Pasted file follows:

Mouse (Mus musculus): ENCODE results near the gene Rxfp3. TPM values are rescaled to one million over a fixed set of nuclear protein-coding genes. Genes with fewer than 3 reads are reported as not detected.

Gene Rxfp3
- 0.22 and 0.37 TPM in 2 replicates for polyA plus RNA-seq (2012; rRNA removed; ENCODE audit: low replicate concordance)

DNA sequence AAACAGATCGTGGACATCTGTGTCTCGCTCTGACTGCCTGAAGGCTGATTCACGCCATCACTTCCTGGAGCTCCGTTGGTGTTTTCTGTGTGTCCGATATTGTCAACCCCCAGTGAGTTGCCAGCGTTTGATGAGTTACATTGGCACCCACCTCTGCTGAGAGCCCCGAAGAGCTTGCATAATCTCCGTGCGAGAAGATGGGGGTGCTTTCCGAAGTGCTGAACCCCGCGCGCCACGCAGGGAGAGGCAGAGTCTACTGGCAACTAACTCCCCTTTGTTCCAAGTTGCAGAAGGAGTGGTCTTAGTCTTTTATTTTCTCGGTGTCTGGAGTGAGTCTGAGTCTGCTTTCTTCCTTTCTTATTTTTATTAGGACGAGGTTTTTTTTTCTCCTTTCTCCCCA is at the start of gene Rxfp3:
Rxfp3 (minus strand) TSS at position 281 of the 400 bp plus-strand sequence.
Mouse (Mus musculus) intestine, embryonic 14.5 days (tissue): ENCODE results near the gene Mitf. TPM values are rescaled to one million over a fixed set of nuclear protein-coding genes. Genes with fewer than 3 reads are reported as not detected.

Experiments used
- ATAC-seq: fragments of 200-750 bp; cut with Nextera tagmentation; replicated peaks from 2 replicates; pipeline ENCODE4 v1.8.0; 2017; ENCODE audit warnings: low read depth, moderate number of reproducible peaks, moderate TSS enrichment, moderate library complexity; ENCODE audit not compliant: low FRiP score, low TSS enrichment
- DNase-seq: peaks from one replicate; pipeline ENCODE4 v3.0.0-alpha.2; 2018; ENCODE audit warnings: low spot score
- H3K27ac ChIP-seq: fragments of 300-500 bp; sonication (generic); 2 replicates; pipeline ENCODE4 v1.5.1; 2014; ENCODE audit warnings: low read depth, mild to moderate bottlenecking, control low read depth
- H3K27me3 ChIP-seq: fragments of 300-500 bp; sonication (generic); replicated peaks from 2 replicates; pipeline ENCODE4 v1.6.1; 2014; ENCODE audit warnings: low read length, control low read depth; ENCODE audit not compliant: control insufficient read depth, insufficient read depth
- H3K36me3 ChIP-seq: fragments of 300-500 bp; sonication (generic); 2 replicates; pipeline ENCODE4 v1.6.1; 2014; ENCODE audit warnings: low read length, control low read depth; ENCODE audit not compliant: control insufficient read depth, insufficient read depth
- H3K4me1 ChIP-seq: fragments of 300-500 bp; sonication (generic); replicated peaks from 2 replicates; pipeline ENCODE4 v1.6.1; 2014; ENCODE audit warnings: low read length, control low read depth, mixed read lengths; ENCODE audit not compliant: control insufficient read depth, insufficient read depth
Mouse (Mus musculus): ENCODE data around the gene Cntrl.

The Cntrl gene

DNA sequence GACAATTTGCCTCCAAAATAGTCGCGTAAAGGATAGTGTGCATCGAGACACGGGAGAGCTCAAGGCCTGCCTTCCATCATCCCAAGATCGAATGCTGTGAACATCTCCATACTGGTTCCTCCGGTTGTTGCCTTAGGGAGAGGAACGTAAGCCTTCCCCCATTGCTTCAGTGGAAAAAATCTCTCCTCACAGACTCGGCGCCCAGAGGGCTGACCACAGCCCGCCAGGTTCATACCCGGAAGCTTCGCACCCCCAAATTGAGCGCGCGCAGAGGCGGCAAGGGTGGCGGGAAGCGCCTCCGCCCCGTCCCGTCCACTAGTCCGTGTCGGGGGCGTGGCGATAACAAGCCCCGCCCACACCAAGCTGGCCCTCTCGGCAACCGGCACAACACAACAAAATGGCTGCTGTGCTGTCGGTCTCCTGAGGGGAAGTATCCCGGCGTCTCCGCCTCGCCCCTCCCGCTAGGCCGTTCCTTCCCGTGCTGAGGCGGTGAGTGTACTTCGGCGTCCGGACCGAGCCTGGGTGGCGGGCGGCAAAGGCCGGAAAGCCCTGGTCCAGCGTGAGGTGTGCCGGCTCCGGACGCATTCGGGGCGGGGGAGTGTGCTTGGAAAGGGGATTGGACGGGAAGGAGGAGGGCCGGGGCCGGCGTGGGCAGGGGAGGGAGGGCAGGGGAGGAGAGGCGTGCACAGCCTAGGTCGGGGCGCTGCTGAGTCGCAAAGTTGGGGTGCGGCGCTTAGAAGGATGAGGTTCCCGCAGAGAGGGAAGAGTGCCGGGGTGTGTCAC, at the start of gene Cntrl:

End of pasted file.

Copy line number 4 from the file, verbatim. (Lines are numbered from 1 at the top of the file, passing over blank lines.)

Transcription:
DNA sequence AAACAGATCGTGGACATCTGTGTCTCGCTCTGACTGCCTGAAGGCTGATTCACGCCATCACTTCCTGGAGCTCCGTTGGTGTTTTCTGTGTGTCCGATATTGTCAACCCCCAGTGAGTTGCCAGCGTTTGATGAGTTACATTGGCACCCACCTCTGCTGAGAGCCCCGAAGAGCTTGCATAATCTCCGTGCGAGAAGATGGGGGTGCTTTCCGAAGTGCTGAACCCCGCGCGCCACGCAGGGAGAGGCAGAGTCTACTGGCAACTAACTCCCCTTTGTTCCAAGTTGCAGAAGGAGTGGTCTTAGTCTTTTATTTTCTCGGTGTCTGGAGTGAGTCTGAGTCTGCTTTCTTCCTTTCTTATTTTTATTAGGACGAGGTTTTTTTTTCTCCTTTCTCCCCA is at the start of gene Rxfp3: